FRACKING THE HELPLESS, PART 2: THE SNIPERS OF JERSEY SHORE
by Walter Brasch
AR Senior Correspondent
Jersey Shore, Pa.
June 10, 2012
JERSEY SHORE, Pa. -- Garder54 calls Kevin June "a real scum." LadyDawg4 calls him a "sleazeball." Proud2bMom calls him a "liar and a thief."
Kevin June is the reluctant leader for the 37 families of the Riverdale Mobile Home Village in Jersey Shore, Pa., who were evicted from their homes, most of which they owned and paid a monthly lot fee. Some of the residents lived there for more than three decades.
Most of the residents are elderly, disabled, or living slightly above the poverty line.
Several are employed; all are struggling to survive in a bad economy.
In late February, Aqua-PVR, a joint operation of Aqua America and Penn Virginia Resource Partners, bought the 12-acre trailer park for $550,000. It plans to build a pumping station to withdraw up to three million gallons of water a day from the West Branch of the Susquehanna River, and send that water through a newly-constructed pipeline system to natural gas companies that use fracking.
The controversial practice involves forcing as much as 10 million gallons of water, sand, toxic chemicals and potential carcinogens deep into the earth to withdraw natural gas. The Marcellus Shale, primarily in Pennsylvania and parts of four surrounding states, is one of the nation's largest sources for natural gas. Health and environmental pollution problems are widespread near the wells.
Aqua-PVR had originally ordered the residents to leave by May 1, but then extended it a month. It dangled a $2,500 relocation incentive in its eviction. However, the cost to move each trailer is between $6,000 and $11,000, plus any sheds and ramps.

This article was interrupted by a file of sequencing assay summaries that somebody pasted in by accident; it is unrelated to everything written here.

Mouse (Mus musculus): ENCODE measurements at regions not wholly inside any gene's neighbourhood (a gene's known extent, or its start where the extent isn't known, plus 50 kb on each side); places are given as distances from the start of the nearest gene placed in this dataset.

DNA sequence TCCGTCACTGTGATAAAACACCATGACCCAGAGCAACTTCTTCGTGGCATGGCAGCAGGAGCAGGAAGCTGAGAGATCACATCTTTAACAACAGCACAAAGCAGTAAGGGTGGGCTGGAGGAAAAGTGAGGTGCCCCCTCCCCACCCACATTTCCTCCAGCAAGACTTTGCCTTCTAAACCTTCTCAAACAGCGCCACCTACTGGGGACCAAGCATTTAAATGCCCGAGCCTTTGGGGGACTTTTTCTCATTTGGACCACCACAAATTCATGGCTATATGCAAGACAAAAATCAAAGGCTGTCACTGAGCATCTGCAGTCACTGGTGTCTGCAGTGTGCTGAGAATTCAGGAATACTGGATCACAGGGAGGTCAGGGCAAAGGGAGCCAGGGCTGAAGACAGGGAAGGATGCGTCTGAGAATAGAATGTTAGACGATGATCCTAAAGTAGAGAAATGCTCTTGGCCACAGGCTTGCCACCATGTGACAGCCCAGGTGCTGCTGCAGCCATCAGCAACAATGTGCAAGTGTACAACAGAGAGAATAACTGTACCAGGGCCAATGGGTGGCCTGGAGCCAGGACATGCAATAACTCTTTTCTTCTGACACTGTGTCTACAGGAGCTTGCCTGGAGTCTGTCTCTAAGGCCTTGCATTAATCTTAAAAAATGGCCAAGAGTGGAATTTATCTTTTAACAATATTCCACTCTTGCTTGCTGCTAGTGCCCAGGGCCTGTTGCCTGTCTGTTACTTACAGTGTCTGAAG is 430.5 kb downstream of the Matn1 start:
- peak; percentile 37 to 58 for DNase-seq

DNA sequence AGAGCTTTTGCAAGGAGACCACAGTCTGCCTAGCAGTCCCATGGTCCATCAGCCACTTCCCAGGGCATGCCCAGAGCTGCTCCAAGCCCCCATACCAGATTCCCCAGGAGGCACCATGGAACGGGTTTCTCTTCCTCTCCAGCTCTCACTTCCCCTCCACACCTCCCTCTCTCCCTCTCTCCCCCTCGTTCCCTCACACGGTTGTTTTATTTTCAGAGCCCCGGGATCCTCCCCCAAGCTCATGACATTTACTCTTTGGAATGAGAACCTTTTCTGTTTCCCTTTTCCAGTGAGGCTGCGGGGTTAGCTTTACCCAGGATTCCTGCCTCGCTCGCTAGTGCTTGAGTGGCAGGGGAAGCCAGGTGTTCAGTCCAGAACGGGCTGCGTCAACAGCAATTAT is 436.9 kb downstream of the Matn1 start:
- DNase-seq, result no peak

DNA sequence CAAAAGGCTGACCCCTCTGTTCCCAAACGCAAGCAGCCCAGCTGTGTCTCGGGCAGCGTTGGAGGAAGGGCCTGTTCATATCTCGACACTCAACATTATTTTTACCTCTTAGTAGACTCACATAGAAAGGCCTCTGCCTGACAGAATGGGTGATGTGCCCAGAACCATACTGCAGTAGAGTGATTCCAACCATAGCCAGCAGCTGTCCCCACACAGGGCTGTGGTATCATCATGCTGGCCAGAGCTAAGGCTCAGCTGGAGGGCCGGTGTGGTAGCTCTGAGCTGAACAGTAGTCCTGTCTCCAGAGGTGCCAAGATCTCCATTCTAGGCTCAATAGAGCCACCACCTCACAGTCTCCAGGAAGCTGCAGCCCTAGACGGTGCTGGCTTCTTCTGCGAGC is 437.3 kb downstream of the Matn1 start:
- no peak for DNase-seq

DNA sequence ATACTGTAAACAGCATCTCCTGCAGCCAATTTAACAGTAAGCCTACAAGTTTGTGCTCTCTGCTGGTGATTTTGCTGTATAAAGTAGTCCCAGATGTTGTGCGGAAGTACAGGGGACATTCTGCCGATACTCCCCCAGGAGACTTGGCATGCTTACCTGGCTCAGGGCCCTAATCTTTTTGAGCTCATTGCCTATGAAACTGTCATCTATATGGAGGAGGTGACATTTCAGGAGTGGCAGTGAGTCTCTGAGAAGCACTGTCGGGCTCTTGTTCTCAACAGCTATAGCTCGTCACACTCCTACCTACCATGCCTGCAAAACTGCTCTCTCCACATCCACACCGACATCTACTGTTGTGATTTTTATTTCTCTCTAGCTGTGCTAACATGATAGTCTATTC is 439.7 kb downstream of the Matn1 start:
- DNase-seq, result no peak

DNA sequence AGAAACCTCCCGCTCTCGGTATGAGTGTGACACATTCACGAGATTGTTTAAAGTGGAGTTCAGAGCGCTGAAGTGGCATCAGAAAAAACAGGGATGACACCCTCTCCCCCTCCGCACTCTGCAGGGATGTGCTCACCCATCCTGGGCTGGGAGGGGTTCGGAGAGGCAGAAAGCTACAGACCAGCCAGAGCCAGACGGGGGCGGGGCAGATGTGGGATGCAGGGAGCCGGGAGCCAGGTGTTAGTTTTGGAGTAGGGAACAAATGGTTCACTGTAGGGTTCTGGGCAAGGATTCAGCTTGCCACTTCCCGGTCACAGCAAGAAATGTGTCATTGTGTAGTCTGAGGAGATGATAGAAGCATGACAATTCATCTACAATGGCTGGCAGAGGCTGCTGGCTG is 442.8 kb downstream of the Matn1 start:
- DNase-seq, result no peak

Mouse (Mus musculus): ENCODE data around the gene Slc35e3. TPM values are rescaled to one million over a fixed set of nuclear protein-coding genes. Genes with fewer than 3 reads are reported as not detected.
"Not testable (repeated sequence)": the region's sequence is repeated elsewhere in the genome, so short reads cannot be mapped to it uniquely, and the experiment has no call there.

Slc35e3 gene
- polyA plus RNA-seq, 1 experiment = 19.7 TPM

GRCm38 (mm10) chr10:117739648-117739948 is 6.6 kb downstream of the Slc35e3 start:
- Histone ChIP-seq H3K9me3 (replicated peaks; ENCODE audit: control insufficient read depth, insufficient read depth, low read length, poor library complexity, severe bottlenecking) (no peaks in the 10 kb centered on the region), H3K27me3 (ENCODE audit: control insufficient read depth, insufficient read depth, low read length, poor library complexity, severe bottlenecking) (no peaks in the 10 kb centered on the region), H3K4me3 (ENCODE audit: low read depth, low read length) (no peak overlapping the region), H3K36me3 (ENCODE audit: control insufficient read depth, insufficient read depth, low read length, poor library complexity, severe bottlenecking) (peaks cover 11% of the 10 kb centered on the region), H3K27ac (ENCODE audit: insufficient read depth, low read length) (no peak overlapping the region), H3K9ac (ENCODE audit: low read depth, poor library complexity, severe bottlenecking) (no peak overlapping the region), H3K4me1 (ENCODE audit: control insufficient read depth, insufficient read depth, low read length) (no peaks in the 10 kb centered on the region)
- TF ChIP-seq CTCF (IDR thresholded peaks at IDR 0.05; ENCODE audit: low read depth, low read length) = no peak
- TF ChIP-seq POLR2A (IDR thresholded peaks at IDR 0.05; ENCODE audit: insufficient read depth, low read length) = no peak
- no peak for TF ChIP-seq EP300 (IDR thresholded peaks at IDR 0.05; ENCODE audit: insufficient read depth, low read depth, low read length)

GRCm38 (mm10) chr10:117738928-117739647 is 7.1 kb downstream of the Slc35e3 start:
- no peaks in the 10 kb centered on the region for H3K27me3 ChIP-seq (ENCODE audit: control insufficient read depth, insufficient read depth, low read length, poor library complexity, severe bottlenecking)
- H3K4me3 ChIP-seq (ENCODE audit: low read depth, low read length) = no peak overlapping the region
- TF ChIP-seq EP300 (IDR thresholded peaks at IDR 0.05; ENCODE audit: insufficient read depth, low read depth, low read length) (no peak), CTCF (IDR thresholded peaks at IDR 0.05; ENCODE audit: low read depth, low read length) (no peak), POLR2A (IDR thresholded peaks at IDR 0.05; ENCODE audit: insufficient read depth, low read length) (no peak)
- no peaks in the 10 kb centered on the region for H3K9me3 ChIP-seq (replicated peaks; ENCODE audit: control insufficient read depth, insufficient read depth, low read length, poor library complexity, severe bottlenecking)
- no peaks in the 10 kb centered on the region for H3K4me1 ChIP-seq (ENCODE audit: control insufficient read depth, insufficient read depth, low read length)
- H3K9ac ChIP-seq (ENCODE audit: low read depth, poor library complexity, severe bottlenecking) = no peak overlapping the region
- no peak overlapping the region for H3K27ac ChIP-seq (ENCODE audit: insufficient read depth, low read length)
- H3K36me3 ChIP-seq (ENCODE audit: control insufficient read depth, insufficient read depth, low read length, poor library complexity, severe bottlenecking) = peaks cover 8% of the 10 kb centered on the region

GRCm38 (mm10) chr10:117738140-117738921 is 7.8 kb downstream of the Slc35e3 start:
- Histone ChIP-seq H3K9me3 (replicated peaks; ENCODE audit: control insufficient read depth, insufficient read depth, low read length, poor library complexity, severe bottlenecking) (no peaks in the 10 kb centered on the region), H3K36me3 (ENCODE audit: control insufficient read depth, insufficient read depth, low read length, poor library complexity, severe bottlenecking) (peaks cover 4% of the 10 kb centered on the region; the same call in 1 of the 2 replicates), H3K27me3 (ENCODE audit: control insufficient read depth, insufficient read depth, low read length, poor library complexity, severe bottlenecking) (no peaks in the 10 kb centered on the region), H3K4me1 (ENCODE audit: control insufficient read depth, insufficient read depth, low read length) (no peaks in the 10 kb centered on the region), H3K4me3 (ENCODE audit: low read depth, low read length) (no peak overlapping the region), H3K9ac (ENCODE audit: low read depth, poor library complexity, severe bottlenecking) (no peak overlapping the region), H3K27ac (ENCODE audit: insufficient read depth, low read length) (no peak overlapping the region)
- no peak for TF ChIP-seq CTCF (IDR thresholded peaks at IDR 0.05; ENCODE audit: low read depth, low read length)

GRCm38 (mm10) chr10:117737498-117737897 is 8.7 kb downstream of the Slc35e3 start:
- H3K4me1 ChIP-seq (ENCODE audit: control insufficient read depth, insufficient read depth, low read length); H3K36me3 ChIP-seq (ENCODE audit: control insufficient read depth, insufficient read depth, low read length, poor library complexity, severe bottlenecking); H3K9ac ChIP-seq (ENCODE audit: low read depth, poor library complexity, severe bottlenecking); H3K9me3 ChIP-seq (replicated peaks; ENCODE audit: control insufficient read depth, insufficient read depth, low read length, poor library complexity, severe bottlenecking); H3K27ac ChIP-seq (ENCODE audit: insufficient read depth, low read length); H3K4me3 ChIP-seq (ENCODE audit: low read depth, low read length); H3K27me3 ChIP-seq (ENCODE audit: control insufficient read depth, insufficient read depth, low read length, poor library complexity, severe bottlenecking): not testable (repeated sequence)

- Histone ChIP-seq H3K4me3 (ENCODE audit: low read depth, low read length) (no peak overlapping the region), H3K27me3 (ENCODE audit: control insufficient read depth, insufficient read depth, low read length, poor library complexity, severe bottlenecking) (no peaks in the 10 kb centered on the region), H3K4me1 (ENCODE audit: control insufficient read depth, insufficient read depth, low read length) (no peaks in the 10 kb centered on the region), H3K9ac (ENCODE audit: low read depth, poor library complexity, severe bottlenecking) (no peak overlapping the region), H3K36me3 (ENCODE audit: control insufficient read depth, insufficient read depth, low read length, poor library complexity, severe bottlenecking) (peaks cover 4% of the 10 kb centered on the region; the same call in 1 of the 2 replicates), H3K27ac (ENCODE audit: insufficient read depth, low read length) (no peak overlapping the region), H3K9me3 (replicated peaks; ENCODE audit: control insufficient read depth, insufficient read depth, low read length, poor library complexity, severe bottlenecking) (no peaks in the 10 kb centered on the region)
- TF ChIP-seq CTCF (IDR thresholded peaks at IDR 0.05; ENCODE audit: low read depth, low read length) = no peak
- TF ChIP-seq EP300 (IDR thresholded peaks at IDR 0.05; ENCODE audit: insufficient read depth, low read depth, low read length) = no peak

Most regional trailer parks are either at capacity or won't accept the older trailers. Getting an apartment is also difficult. Because of the natural gas boom, with thousands of out-of-state workers moving into the area, there are few vacancies, and rents have doubled and tripled. Senior citizen housing isn't a viable option - waiting lists are as long as a year or two in most areas.
Some have been forced to sell or throw out many of their possessions and move into studio apartments or rooms with relatives. Seven families remain at the trailer park.
But the harpies who have written several hundred posts that appear on the online site of the Williamsport Sun-Gazette have been relentless in their condemnation of the residents. Hiding behind anonymous screen names, the writers, who sound like drunks in a bar fight or callers to an afternoon talk show, could be among the thousands of gas company employees who have moved into the area.
Their identities may be those of lessors who have leased part of their land to the oil companies. They could also be the business owners who have profited because of selling products to the workers. But almost all of them condemn the residents.
Linhk48, who posted several dozen times, believes "the new owner's only obligation is to give you notice to vacate. He is under absolutely no obligatin to subsidize your move, allow you to live rent-free until you move, or hire professionals to help you with relocation. Anything he does is a generosity and should be appreciated!" Linhk48, like many, called them rabblerousers/troublemakers/trespassers."